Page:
This story is the first of a three-part series that examines how other countries approach the idea of school choice. Upcoming reports on school choice will focus on Sweden and France via The Hechinger Report.
Diane Parkinson, principal of Bucklands Beach Intermediate School in New Zealand, puts her best foot forward when recruiting students.
On a sunny Monday in August, Parkinson, along with two students and an assistant principal, went to visit Bucklands Beach Primary School to talk to the sixth-year students there. Sitting on the floor of their library, the dozens of students dressed in red and navy blue were an eager audience.
The students would soon be making their final selection for middle school; although many had already put in applications for BBI, not all had done so. The visit was an opportunity to answer general questions about Intermediate School for all students, to help ensure a smooth transition, and to make a sales pitch for BBI to those who had not yet made up their minds.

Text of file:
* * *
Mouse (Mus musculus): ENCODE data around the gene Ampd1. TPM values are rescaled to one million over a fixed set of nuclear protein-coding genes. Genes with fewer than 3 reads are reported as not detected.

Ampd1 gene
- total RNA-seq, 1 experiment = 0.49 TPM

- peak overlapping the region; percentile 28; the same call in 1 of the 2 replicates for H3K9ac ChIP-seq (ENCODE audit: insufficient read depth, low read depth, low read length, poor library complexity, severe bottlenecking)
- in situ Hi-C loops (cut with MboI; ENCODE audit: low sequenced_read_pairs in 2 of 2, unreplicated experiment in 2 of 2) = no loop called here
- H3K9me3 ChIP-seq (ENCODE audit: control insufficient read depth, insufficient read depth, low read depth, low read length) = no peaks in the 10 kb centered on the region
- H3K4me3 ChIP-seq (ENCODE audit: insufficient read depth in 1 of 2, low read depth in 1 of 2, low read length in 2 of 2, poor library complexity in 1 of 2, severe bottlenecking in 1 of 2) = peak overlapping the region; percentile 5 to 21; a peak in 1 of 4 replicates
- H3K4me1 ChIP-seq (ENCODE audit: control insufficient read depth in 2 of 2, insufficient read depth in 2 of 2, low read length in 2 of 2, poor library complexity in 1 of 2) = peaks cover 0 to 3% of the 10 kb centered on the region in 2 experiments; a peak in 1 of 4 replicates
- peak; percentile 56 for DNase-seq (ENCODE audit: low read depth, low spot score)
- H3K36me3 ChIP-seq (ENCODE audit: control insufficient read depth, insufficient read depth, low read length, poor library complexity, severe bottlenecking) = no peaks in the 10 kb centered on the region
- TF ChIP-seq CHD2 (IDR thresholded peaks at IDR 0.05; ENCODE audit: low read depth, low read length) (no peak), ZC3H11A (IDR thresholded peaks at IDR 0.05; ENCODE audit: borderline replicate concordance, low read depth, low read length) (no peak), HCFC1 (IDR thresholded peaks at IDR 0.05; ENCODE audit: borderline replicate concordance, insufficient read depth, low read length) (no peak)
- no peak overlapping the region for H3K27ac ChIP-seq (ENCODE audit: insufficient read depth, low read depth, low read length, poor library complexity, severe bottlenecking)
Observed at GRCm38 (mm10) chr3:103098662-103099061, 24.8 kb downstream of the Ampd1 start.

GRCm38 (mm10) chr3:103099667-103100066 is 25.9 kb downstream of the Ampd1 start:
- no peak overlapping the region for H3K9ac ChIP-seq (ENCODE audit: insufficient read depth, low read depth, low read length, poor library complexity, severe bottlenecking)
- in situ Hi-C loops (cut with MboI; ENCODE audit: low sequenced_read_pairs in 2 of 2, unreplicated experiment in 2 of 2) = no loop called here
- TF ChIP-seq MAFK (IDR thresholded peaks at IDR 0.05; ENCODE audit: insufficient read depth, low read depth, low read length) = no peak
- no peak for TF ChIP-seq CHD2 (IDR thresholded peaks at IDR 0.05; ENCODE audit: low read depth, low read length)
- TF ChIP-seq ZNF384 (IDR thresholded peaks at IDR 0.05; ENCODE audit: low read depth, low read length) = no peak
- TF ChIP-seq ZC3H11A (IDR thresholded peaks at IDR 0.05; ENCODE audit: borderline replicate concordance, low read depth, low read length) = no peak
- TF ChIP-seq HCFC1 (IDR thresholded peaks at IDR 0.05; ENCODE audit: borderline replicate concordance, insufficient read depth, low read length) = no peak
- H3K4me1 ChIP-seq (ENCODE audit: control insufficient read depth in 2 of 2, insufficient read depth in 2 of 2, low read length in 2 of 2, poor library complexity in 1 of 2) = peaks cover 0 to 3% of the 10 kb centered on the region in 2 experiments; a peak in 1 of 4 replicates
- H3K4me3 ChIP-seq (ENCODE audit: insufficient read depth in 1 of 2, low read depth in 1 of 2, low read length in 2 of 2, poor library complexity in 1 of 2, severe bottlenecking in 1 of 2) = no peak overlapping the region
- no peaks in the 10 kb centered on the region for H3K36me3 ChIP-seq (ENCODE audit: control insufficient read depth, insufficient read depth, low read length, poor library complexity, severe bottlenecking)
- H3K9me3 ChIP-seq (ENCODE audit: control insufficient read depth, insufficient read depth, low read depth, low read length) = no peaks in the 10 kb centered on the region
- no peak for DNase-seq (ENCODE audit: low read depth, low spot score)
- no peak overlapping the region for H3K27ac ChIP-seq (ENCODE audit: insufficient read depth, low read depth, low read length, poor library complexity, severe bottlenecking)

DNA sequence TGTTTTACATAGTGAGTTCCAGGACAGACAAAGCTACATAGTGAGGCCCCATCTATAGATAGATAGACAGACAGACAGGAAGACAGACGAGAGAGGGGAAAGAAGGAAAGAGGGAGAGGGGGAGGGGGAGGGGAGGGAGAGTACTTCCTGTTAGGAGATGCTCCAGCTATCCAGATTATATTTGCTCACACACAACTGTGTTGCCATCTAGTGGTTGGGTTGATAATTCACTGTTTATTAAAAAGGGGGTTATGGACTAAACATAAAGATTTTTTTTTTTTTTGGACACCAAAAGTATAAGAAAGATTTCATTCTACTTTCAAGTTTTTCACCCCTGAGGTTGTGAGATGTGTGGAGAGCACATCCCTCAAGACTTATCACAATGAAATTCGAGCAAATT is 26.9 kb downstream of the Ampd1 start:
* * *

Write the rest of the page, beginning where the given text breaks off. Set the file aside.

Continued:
Parkinson and the others explained how students are placed in their classes and what kinds of activities they can take part in during fifth period, such as beginner golf, orchestra and karate. They mentioned a brand new sports facility that was under construction, called the “BBI Sports Cloud,” noting that incoming seventh-year students will be the first class to have use of these basketball and netball courts for their entire Intermediate School careers.
Students asked questions about science classes, whether there was a biking team and if they would have chances to play dodgeball. (The answer to the last one was yes, prompting a wave of hushed, happy murmurs.)
“Who’s excited?” Parkinson asked at the end of the visit. Almost every hand in the room went up.